The coming of the financial crisis in the United States of America in 2007 changed depositors trust in the banking sector. In 2008 the crisis spread from the USA into a global crisis. In addition to the economic consequences entailed by the financial crisis, the crisis was a symbol of a banking sector in distress. It was evident that the regulation of the banking sector in place was inadequate in providing a stable banking environment. As a reaction to the financial crisis the Basel Commission tried to identify the areas where existing banking regulation did not properly address the issues the banks were exposed to in a reasonable manner. This entailed an expansion of the previous Basel 2 regulations into the current Basel 2.5 rules. In addition a set of rules known as Basel 3 scheduled for implementation on 31 December 2019 have been agreed upon. This thesis examines whether these new rules can facilitate a stable banking sector in which depositors once again can put their trust in. The analysis will be based on the economic models used by the banks to assess their risks. The purpose of these models is to create density functions which reflect the distribution of possible outcomes. The minimum capital requirements are calculated directly on the basis of these density functions. It is crucial for society that the conversion is carried out in a suitable manner. A trade-off between adequate security for depositors and imposing too stringent strains on liquid funds will always persist. This compromise is directly evidenced in the Basel rules from the critical quantiles chosen from the given density functions. Since these quantiles are the result of a compromise, and accordingly merely a subjective threshold chosen in Basel 3, they will not be discussed further in this thesis. Generally a risk-averse investor would choose higher quantiles and the opposite is true for a risk lover. One thing all investors agree upon independently of their risk aversion is that the rules should calculate the size of the different risks correctly and at the same time not disregard market equilibriums unnecessarily. Examples that the Basel Commission unfortunately did not achieve these goals with the Basel 3 regulation will be given. For instance, the way in which different risks are aggregated does not take diversification effects into account, which leads to inflated capital requirements. Also the solution to prevent a new liquidity crisis, which the banks experienced during the financial crisis, has the undesirable effect that it effectively shut down the interbank-market. In addition to the unfortunate interference with the interbank market and the mistaken assumption, whereby 100 % correlation between all types of risks is assumed, the minimum capital requirements for market risk fail to properly reflect the actual risks that banks are exposed to. The reason for this is that the capital requirements are based partly on dated data and in some instances fictional data. Therefore the rules implicitly provide banks an incentive to lower their capital requirements by disposing of assets with a historically high standard deviation which is not necessarily representative anymore. In addition there is a restriction on the calculation of market risk that disallows banks taking fat tailed data into account. These issues, and a series of smaller issues, will be addressed and discussed in detail in this thesis.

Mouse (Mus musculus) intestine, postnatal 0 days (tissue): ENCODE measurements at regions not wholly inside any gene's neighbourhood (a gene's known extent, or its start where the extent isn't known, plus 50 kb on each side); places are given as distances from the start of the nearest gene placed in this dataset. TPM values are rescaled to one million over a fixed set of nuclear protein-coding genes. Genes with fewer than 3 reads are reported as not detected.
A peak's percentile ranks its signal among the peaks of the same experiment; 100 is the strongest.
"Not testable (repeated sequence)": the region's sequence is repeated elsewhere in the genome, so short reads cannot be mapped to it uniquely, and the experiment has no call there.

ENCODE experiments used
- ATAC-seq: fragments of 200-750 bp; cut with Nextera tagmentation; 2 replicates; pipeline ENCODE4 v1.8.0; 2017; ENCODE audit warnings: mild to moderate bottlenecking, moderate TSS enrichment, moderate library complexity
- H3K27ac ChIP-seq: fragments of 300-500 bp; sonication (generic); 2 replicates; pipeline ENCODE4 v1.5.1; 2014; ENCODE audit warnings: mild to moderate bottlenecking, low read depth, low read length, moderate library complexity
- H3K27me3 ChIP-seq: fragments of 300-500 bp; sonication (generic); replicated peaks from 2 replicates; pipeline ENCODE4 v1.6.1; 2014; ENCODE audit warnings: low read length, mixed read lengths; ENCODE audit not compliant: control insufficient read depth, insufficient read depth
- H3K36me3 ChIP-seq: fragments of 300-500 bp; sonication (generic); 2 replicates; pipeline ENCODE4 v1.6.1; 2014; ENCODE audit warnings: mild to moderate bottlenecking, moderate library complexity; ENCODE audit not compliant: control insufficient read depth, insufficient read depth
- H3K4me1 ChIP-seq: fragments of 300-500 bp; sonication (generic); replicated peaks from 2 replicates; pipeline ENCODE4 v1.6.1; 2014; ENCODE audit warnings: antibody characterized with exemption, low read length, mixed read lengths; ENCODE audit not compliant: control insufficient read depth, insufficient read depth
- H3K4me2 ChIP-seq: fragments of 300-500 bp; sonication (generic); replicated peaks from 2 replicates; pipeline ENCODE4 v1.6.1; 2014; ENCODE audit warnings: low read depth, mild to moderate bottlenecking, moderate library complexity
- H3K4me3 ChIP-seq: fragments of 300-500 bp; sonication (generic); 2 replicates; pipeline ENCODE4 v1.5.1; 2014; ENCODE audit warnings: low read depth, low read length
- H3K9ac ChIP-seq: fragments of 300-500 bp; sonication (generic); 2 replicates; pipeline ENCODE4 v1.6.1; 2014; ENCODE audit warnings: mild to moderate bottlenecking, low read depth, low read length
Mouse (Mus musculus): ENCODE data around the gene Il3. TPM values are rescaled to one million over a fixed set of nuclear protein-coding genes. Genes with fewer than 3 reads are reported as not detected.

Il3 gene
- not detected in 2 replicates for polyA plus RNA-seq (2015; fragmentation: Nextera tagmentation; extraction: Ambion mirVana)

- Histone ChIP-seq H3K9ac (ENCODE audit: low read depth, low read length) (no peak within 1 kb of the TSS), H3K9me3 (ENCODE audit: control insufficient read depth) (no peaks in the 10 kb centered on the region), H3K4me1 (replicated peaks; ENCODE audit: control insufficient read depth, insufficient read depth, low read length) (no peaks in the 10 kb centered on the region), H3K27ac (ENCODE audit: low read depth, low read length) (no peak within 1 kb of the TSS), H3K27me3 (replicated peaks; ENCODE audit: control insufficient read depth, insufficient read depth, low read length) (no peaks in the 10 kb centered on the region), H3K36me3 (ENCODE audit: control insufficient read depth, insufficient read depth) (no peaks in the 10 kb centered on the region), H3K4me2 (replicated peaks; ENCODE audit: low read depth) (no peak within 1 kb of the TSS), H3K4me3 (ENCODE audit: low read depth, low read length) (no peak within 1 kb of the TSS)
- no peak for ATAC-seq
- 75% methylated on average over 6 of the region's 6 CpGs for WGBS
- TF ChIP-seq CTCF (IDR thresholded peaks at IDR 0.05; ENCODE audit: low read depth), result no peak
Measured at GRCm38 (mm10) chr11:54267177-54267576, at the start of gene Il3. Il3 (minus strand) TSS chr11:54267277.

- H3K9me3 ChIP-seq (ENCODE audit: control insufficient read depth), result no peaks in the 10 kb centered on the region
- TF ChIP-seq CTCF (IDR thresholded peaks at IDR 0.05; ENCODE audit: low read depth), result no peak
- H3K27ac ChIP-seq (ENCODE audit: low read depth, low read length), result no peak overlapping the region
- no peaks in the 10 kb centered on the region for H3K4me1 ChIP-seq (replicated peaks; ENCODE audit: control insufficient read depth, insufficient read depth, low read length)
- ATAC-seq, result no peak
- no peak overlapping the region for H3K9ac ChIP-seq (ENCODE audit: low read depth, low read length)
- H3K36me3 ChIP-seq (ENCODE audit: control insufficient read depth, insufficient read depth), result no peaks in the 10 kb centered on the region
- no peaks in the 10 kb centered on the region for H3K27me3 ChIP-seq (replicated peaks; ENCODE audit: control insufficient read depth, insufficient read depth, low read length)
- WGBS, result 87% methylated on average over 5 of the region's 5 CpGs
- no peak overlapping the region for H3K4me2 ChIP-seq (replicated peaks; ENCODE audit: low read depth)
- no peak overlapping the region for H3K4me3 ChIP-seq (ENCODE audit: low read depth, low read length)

|Educations||MSc in Mathematics , (Graduate Programme) Final Thesis|
|Number of pages||100|